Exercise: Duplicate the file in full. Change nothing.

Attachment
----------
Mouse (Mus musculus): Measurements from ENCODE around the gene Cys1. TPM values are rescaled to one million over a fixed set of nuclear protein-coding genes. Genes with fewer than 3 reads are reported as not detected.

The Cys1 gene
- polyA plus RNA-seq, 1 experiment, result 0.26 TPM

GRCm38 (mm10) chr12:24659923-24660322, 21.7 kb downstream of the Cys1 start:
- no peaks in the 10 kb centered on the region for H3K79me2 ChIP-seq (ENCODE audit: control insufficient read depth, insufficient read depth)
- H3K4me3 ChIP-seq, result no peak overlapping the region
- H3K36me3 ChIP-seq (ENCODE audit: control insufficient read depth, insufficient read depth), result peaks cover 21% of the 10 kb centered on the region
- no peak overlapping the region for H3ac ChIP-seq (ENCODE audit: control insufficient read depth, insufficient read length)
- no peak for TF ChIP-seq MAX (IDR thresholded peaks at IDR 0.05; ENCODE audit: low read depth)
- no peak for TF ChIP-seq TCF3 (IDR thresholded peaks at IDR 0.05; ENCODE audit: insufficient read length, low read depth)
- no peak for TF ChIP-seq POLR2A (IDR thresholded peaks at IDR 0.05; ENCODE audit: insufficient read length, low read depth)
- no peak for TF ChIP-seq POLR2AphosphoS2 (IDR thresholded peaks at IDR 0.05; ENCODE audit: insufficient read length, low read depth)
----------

Mouse (Mus musculus): Measurements from ENCODE around the gene Cys1. TPM values are rescaled to one million over a fixed set of nuclear protein-coding genes. Genes with fewer than 3 reads are reported as not detected.

The Cys1 gene
- polyA plus RNA-seq, 1 experiment, result 0.26 TPM

GRCm38 (mm10) chr12:24659923-24660322, 21.7 kb downstream of the Cys1 start:
- no peaks in the 10 kb centered on the region for H3K79me2 ChIP-seq (ENCODE audit: control insufficient read depth, insufficient read depth)
- H3K4me3 ChIP-seq, result no peak overlapping the region
- H3K36me3 ChIP-seq (ENCODE audit: control insufficient read depth, insufficient read depth), result peaks cover 21% of the 10 kb centered on the region
- no peak overlapping the region for H3ac ChIP-seq (ENCODE audit: control insufficient read depth, insufficient read length)
- no peak for TF ChIP-seq MAX (IDR thresholded peaks at IDR 0.05; ENCODE audit: low read depth)
- no peak for TF ChIP-seq TCF3 (IDR thresholded peaks at IDR 0.05; ENCODE audit: insufficient read length, low read depth)
- no peak for TF ChIP-seq POLR2A (IDR thresholded peaks at IDR 0.05; ENCODE audit: insufficient read length, low read depth)
- no peak for TF ChIP-seq POLR2AphosphoS2 (IDR thresholded peaks at IDR 0.05; ENCODE audit: insufficient read length, low read depth)